Now don’t get me wrong – I don’t/didn’t lust after Paul or any of the Beatles for that matter – they don’t blow my skirt up in that way at all -  although I fully appreciate what a beauty Paul was in his day. Nope, my state of wonderment was borne from my admiration of where he’d come from and what he’d achieved. This man had been a Beatle – and I love him for that!

Whatever was to follow in the evening was gonna have a tough job topping our brief encounter at the Phil, and I won’t pretend the Oratorio changed my life – cuz it didn’t. However, the sense of awe that was created inside the venue was something I won’t forget in a hurry.

I remember I’d bought a new outfit for the occasion – still a little bit 80s (well…the 90s just didn’t know what they wanted to be) I donned a fitted, bright red double-breasted jacket over black leggings (or ski-pants as they were fondly known back then) with a new pair of heels and a sparkly new bag. And yes, there were shoulder pads.






Our seats weren’t great – we were sat quite a way from the front and as we settled into the cold, echoey hall of the cathedral, Peter Sissons and Neil Kinnock settled in front of me. Not much of a who’s who, granted, but all the A-listers were at the front!

So the music started and as soon as Kiri opened her mouth, the hairs on the back of my neck shot straight up. The atmosphere was incredible. And it went on…..and on….and on.

I fell asleep.

OK I admit..it got the better of me – but at least I’m honest. And guess what, I’ve got some kick-ass snaps to show you, as always.

Download a PDF of the Liverpool Oratorio Promo leaflet here


Paul arrives for the press conference at the Philharmonic Hall





Paul emerges and happily gives us a round of applause


After the conference he popped out for a chat as promised - priceless


Left-handed Hofner air-bass!



My best shot

All images © Cavernblog 2012

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All Those Years Ago

In my recent blog It was 20 Years Ago Today, I got quite excited about sharing my memories of a very special Paul McCartney gig back in 1990. And as fantastic as that night was, there is one that tops it.

I think it’s safe to say, that in my 40 years on this planet, the particular date in question goes down as one of the absolute best nights of my life. So in anticipation of reliving the feelings all over again, I have settled down to write this blog with a glass of wine, a huge smile and All Things Must Pass banging very loudly from iTunes.

I agree, Paul puts on a great show and happily, for hundreds of fans around the globe, he tours fairly regularly. George, however, did not.

In my early days as a novice Beatles fan, my favourite Beatle changed from day to day, from song to song. John was a sharp wit and undoubtedly walked a fine line, Paul was undeniably pretty and a very polite PR man, whilst Ringo was the missing piece of the Beatles puzzle and despite many differing opinions on the subject, was, as far as I’m concerned, the only man for the job. But deep down, the one who really and truly won me over, was, and always has been, George.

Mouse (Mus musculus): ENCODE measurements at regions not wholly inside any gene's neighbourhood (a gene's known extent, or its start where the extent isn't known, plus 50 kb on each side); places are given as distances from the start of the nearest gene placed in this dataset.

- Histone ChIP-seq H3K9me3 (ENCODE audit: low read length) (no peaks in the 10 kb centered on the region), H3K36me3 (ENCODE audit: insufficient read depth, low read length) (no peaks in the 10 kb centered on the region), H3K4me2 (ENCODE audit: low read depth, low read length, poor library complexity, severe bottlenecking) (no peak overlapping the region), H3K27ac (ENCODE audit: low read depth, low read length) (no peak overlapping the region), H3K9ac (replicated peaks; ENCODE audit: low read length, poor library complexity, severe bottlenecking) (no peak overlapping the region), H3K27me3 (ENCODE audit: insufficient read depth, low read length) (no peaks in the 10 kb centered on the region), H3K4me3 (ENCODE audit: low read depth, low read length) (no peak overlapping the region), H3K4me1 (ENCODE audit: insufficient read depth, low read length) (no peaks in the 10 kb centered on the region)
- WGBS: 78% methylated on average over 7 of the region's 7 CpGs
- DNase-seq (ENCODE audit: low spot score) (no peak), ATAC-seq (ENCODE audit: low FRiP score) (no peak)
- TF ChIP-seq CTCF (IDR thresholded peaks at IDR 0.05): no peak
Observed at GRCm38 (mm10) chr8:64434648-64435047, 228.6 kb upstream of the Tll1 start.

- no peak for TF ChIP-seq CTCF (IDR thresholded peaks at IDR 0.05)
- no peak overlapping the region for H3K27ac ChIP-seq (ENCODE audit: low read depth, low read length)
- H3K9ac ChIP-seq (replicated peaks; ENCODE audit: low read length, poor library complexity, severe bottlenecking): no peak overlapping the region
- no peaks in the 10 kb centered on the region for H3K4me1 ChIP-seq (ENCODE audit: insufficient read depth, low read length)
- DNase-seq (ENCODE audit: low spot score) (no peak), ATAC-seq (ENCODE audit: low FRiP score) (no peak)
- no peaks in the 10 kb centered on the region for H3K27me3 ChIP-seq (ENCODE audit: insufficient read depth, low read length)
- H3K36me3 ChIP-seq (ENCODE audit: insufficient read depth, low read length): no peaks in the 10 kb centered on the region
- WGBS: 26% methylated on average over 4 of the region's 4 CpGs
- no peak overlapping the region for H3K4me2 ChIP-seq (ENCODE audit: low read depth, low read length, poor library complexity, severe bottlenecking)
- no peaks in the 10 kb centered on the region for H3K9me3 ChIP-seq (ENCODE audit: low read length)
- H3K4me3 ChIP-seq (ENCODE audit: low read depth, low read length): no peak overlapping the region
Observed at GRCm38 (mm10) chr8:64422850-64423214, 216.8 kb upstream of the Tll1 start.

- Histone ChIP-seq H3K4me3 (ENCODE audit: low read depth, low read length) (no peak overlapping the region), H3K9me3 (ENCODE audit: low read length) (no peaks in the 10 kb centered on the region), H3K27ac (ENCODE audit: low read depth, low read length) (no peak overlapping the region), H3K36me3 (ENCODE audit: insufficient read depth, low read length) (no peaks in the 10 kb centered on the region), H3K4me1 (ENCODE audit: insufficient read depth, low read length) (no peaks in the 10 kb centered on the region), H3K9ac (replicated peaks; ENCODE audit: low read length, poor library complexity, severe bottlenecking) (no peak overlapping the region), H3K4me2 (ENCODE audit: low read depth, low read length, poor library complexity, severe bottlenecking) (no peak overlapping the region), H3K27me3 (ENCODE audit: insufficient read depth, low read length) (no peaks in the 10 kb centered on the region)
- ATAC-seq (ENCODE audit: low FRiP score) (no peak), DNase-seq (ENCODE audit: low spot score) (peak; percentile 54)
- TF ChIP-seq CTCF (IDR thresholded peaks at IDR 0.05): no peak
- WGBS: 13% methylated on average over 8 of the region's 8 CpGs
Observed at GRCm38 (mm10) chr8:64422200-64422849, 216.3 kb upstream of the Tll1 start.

I’m not easily fooled by phonies and I can spot a blagger a mile off – so judging by the personality he displayed in public, George always seemed to me like something of a joy. Cheeky and adorable, in a slightly ‘wet behind the ears’ kind of way, he would always make me laugh unexpectedly, without the feeling of angry sarcasm that would often project from John.

I loved the fact George was kinda shy, yet obviously not. He had a sense of peace about him and always seemed to be smiling. OK, maybe with the exception of the “I’ll play whatever you want me to play or I won’t play at all if you don’t want me to play” incident, but Paul WAS being a pompous ass and George did well not to lamp him (in my opinion).

Anyhoo, one day in early 1992, as I sat behind the counter of the council shop – awaiting the next barrage of abuse from an angry punter complaining that his front door had come off during a domestic altercation with “me Mrs” and “what the council gonna do about it?” – the phone rang…and it was for me. Happy for an excuse to escape frontline misery, I took the call, completely unaware of the joy that was to follow.

My friend and fellow Beatles nut Christine had by chance had a day off work. By chance she had been listening to Radio 2, when by chance they mentioned that George Harrison was going to be supporting The Natural Law Party in their election campaign. His support was to take the form of a gig. Had she heard that right??

As if that wasn’t exciting enough, Christine had decided to phone the ticket hotline, just in case, by chance, she might get through. And get through she did. Tickets were in the bag.

Answer me this. How on earth is any normal person expected to concentrate on their work after a revelation like that?! I was immediately filled with enormous butterflies which emerged from my throat as a childish shriek every time I tried to get my head round what had just happened.

I apologise if you’re reading this in any other capacity than that of a Beatles fan, because you are probably asking yourself whether it was actually such a big deal. Well believe me, not only did the entire music world buckle at the news George was going to be appearing live, but little 80′s-perm-Perrins, had only gone and got herself a ticket. It was like peeling back the wrapper of a candy bar and finding a golden pass into Willy Wonka’s chocolate factory. Best of it was, we hadn’t all that long to wait, but at that very moment, Monday 6 April 1992 seemed like a lifetime away.